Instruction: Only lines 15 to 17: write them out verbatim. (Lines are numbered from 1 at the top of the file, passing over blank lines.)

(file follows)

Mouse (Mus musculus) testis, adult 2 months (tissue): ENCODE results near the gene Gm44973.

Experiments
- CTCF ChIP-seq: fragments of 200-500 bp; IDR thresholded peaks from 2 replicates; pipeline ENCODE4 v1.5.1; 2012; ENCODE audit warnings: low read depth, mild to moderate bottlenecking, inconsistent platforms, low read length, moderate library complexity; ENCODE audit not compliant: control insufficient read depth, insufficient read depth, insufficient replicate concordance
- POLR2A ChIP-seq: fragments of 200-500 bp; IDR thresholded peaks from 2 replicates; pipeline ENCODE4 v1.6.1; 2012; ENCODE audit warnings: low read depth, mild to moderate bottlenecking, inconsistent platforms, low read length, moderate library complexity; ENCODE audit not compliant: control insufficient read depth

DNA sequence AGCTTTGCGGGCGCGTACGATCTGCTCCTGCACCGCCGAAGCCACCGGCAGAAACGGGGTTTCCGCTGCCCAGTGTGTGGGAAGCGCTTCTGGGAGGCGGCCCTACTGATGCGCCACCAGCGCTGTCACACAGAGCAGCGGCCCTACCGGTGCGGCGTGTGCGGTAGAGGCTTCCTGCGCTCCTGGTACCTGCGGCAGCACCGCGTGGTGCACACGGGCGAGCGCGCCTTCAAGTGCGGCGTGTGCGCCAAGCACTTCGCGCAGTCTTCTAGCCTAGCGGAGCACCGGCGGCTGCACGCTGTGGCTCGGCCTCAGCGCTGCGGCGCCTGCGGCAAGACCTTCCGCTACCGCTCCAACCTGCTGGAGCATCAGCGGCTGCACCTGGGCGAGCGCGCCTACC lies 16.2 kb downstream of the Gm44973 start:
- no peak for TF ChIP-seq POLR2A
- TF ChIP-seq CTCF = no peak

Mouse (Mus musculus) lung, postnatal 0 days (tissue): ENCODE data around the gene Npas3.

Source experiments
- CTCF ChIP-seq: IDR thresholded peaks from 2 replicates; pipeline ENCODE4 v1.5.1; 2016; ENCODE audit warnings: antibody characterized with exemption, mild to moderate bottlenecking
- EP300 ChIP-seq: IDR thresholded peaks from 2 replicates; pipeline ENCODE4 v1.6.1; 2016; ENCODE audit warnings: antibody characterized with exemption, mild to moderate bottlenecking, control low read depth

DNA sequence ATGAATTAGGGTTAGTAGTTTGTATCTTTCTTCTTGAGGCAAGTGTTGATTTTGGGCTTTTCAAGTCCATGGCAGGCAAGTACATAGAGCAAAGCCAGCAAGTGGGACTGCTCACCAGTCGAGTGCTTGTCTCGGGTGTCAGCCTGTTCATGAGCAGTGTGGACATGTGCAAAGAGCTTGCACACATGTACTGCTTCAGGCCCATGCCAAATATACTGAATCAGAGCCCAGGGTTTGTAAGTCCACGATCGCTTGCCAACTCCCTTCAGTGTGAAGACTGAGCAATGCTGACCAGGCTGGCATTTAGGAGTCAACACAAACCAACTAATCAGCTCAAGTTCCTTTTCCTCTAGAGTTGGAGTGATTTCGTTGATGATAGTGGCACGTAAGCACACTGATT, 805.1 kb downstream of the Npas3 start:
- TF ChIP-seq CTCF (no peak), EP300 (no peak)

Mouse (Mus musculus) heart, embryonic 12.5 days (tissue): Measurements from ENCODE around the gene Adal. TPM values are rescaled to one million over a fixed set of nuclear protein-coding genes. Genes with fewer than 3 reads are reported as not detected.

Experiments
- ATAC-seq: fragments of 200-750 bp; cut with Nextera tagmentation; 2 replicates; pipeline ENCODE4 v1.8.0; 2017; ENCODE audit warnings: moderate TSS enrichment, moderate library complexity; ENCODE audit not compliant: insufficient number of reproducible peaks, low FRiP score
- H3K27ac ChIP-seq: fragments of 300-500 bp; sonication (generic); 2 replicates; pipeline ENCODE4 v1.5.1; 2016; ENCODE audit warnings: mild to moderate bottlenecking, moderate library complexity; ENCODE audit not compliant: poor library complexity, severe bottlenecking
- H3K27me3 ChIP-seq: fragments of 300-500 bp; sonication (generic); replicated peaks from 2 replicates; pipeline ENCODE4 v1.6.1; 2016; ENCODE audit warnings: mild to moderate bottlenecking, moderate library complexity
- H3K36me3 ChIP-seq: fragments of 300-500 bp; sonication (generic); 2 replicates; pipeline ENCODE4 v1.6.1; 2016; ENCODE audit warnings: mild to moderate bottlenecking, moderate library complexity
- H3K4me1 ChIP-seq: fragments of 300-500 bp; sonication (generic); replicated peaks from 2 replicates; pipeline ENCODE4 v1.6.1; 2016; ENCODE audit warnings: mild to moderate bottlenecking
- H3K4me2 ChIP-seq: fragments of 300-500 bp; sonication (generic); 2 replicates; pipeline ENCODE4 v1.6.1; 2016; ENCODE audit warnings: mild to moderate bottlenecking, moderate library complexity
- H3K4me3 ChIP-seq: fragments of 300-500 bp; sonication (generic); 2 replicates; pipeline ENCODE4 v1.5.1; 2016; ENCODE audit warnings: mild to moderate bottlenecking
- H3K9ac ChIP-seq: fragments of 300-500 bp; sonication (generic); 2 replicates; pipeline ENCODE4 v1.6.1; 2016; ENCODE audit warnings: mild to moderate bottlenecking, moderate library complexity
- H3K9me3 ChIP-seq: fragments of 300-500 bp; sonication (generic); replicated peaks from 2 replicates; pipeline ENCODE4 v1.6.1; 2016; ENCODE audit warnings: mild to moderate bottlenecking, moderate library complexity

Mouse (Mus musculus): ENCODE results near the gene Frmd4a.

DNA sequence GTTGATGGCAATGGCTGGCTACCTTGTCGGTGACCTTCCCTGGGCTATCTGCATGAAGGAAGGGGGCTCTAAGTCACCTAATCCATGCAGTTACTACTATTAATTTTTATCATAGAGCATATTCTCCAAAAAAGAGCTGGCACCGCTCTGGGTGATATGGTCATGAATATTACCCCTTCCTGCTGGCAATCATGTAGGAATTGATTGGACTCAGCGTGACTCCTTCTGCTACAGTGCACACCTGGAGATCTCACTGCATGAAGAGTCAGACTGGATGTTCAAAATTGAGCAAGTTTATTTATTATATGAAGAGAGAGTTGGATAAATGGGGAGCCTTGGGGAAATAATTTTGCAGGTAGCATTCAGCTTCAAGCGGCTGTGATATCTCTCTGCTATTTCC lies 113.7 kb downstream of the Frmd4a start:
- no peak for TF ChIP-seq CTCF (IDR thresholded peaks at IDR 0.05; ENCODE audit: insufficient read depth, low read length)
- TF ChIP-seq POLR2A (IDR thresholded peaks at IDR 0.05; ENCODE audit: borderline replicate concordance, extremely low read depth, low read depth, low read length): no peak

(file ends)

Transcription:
Experiments
- ATAC-seq: fragments of 200-750 bp; cut with Nextera tagmentation; 2 replicates; pipeline ENCODE4 v1.8.0; 2017; ENCODE audit warnings: moderate TSS enrichment, moderate library complexity; ENCODE audit not compliant: insufficient number of reproducible peaks, low FRiP score
- H3K27ac ChIP-seq: fragments of 300-500 bp; sonication (generic); 2 replicates; pipeline ENCODE4 v1.5.1; 2016; ENCODE audit warnings: mild to moderate bottlenecking, moderate library complexity; ENCODE audit not compliant: poor library complexity, severe bottlenecking